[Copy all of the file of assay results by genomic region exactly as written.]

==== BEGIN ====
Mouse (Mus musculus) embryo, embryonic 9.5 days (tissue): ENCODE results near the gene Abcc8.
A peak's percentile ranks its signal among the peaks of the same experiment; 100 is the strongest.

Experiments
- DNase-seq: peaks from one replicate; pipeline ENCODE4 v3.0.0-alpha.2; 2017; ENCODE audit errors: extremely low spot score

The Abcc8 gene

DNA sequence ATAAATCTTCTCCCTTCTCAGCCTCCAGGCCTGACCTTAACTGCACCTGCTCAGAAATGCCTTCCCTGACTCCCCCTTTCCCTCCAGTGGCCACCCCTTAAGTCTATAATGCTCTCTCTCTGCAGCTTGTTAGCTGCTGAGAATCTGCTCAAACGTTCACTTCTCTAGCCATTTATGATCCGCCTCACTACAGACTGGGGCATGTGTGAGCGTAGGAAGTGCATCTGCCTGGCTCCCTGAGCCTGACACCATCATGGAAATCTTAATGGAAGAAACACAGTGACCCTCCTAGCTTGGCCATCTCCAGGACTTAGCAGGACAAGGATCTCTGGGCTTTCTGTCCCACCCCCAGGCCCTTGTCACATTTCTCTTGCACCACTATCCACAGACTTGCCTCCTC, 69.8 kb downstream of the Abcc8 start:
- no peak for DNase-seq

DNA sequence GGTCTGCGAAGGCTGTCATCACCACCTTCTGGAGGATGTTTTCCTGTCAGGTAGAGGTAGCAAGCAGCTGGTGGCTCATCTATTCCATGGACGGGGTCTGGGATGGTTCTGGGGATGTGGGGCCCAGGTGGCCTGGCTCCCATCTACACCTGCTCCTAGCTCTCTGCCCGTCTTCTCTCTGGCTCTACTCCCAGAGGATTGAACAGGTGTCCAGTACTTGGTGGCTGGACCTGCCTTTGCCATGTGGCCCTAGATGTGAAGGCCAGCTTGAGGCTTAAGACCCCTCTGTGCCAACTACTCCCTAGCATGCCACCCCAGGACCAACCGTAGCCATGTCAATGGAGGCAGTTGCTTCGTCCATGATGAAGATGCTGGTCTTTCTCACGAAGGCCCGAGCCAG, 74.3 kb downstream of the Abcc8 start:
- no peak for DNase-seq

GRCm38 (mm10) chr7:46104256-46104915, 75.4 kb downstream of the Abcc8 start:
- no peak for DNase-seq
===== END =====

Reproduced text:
Mouse (Mus musculus) embryo, embryonic 9.5 days (tissue): ENCODE results near the gene Abcc8.
A peak's percentile ranks its signal among the peaks of the same experiment; 100 is the strongest.

Experiments
- DNase-seq: peaks from one replicate; pipeline ENCODE4 v3.0.0-alpha.2; 2017; ENCODE audit errors: extremely low spot score

The Abcc8 gene

DNA sequence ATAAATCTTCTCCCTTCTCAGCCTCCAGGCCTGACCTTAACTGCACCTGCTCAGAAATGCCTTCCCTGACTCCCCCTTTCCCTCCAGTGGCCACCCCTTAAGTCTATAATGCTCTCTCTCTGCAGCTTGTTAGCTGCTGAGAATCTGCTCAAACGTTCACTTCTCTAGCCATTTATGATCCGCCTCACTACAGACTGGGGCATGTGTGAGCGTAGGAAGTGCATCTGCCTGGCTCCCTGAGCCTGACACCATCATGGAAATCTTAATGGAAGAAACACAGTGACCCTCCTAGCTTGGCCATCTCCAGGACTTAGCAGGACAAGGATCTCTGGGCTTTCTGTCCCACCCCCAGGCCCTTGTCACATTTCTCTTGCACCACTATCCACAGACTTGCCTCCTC, 69.8 kb downstream of the Abcc8 start:
- no peak for DNase-seq

DNA sequence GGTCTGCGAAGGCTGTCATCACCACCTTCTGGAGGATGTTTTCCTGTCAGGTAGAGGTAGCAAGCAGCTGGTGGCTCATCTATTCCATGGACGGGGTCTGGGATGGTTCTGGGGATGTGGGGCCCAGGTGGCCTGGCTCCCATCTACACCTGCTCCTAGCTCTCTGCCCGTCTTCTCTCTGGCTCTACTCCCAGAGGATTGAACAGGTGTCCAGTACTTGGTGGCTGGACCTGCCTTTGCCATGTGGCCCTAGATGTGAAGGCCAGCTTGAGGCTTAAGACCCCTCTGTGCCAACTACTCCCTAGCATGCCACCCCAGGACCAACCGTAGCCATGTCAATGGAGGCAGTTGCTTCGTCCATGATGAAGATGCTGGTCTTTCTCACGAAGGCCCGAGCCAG, 74.3 kb downstream of the Abcc8 start:
- no peak for DNase-seq

GRCm38 (mm10) chr7:46104256-46104915, 75.4 kb downstream of the Abcc8 start:
- no peak for DNase-seq